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Other Space has been on the back foot since its Yahoo! Screen debut in 2015. Though it’s been searching for a future nearly since its premiere—creator Paul Feig (Ghostbusters, Freaks and Geeks) has been a staunch advocate for a second season even after the streaming service shuttered—the scrappy and hilarious sci-fi comedy has recently made a step in the right direction, finding a new streaming home thanks to DUST.
Now all eight episodes of the spaceship-set silliness (which sees a fresh crew on the exploratory vessel UMP Cruiser immediately thrust through a wormhole to another universe) are streaming, welcoming a new audience to the low-key workplace adventure—Avenue 5, Space Force, and The Orville all occupy a similar-yet-different subgenre—filled with under-the-radar actors who’ve only gotten bigger in the last half-decade.
Led by Karan Soni, Neil Casey, Eugene Cordero, Conor Leslie, and Milana Vayntrub, the show also features Mystery Science Theater 3000 stars Joel Hodgson and Trace Beaulieu.
Your passion project has gone from NBC to Yahoo! Screen to your tumblr account to DUST. How did it make this latest leap, and what’s the next step for the show, best case scenario?
Paul Feig: I've been trying for the last five years, driving my agents crazy, to get Other Space out there again to one of the streamers or anybody, but nobody would take it! We just couldn't get any interest because, I think, once something doesn't do well somewhere - no matter what the reason for it not doing well - it somehow gets this reputation. It becomes tainted goods, I guess. I don't know, but it's one of the things I'm most proud of in my career.
It was a passion project for so long and when Yahoo came on board and wanted to do it, I was so pleased and so happy when it came out. But then when Yahoo! Screen cratered and nobody knew it was there, then you're kind of left with a thing that nobody could see. I was just desperate: A. I wanted to get the eight episodes we did out into the world and B. I wanted to make more.
Then DUST popped up and thank god for them. They really wanted to do it - it's in their M.O. of what they want to have on there, and I love that they're true sci-fi fanatics over there and open to very alternative kinds of sci-fi.
For me, the perfect situation would be we get to make more seasons of it. We had so many more stories we wanted to tell and such a great cast. Even though it's been five years, I still very much look forward to a seeing a new season where we meet the cast after them being trapped in space for five years and see what happened to them all.
What were some stories you didn't get to that you were excited to tell in the show's future?
PF: We liked the idea of having that alien coming on board and what's gonna happen when they meet up with an alien race. How deep they get into this alternate universe - we loved the idea of sending them into yet another alternate universe. I'm very much into that whole membrane theory of universes where different universes are floating like amoebas around each other, so I think there's an infinite number of universes you could go into. We really wanted to play with a lot of different conundrums and unexpected movements. Every time they think they're gonna get out of it, they actually go in deeper - I just love the comedy of getting deeper and deeper and not being able to extricate yourself from something.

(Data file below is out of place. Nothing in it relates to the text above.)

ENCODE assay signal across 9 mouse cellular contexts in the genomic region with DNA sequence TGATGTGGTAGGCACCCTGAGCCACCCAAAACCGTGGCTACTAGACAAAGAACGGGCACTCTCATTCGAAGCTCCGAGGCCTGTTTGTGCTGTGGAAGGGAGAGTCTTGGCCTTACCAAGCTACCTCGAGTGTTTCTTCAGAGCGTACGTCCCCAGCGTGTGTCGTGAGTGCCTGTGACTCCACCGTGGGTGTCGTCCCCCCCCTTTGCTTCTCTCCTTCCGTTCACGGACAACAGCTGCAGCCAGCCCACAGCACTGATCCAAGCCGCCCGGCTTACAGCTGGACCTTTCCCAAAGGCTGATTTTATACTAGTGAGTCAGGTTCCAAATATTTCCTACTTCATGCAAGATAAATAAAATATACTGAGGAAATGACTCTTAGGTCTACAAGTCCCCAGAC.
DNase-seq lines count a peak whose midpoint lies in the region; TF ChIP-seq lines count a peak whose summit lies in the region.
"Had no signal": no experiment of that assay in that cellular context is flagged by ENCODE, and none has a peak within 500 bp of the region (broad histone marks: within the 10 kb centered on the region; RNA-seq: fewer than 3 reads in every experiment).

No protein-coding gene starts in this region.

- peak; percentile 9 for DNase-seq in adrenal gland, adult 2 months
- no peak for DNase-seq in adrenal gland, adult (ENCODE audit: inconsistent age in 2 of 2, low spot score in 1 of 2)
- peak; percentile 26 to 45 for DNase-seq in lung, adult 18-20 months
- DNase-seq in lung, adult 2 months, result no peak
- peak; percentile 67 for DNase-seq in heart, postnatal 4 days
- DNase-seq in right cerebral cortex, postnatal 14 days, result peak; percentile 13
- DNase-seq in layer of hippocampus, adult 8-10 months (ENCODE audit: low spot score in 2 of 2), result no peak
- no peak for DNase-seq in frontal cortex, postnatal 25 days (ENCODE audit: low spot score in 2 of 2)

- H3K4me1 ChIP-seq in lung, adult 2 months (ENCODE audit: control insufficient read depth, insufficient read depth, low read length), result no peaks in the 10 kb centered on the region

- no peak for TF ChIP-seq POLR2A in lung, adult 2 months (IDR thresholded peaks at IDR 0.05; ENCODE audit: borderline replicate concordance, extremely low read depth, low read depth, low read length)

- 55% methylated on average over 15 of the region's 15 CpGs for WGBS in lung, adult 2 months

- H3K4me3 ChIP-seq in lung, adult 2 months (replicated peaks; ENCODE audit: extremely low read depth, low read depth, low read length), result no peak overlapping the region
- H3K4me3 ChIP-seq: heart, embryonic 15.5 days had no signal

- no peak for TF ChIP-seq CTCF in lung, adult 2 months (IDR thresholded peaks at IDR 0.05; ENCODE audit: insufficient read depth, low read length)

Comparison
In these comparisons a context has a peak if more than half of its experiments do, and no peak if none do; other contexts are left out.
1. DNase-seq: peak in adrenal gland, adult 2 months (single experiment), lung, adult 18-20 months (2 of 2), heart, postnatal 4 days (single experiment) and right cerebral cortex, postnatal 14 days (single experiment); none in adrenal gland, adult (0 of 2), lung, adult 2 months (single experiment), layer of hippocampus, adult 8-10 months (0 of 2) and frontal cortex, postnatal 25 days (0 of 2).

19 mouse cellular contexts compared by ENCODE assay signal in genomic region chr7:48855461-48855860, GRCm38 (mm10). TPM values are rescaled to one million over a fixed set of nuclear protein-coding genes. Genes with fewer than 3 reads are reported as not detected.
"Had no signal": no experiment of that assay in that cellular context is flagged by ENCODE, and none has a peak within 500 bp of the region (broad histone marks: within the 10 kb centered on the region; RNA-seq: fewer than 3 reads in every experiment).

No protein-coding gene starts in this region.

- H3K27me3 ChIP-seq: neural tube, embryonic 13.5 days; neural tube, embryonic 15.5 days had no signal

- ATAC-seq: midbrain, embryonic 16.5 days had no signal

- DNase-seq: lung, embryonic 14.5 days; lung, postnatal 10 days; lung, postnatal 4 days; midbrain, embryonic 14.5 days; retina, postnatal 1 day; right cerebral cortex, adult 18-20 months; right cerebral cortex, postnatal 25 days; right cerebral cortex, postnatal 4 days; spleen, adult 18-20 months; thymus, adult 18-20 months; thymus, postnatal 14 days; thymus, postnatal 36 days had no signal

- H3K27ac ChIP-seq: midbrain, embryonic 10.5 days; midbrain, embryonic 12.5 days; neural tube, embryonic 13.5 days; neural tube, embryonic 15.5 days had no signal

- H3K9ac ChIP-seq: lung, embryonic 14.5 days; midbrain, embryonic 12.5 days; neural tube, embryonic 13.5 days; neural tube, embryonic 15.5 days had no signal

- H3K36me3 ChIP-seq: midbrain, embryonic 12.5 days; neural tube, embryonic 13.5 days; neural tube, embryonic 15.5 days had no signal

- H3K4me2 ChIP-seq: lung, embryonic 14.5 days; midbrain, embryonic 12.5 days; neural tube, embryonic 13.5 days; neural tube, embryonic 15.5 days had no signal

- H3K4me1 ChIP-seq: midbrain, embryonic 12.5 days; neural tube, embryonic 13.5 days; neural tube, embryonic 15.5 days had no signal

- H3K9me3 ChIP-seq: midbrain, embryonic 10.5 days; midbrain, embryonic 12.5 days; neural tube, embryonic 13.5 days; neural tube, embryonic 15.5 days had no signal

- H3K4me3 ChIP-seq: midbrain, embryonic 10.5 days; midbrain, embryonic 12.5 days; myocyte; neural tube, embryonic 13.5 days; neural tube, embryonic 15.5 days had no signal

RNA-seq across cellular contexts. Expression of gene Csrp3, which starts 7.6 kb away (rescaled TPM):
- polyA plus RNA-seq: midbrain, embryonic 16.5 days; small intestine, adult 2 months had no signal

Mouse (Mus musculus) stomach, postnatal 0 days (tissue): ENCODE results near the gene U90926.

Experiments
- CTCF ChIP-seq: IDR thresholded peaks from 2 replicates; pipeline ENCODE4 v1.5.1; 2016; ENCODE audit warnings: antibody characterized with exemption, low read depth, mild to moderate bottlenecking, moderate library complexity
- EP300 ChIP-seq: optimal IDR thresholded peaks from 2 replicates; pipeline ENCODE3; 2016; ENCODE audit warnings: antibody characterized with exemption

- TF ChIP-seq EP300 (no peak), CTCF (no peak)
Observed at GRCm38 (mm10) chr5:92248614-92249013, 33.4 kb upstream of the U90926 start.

There are a lot of layers and the show really loves pulling the rug out from under the audience. Were there any pieces of new sci-fi that came out in the last five years where you were like "Oh, this gives me a perfect Other Space episode idea?"
PF: One of the things I loved when I came up with the idea for the show was the idea of every week having a different conundrum, or weird reveal, or surprise, or riddle that you don't guess. It started with the pilot, not knowing what was real, and then obviously with the second episode with the hilarious reveal we have with the one crew member. I love always spinning things so you never know which way is up.
One of the reasons I wanted to create the show is because I didn't want to make a sci-fi/comedy that just made fun of sci-fi. I wanted to do a sci-fi/comedy that had fun with the laws of sci-fi, but was very true to sci-fi. I never want to do something like "Look how dumb sci-fi is." I love it, it's one of my favorite genres. It really helped me get through my childhood and teen years, so I'm very respectful of it. I'm also a big science-head, so I'm always looking for those things we don't know about or surprise things that we can play with - like time travel or "what is real and what is not."
Speaking of layers of reality, the show is connected with reality TV. Were there any reality TV developments in the last five years where you said "Maybe this could fit into Other Space"?
PF: That was a big part of the show because I wanted to do it with that handheld documentary style, but I needed to justify it somehow. So that's how I came up with the idea that there were these electronic cameras floating around and the spaceship is constantly filming them. Honestly, I think we were a little ahead of reality TV just in the idea of how secretive reality could be.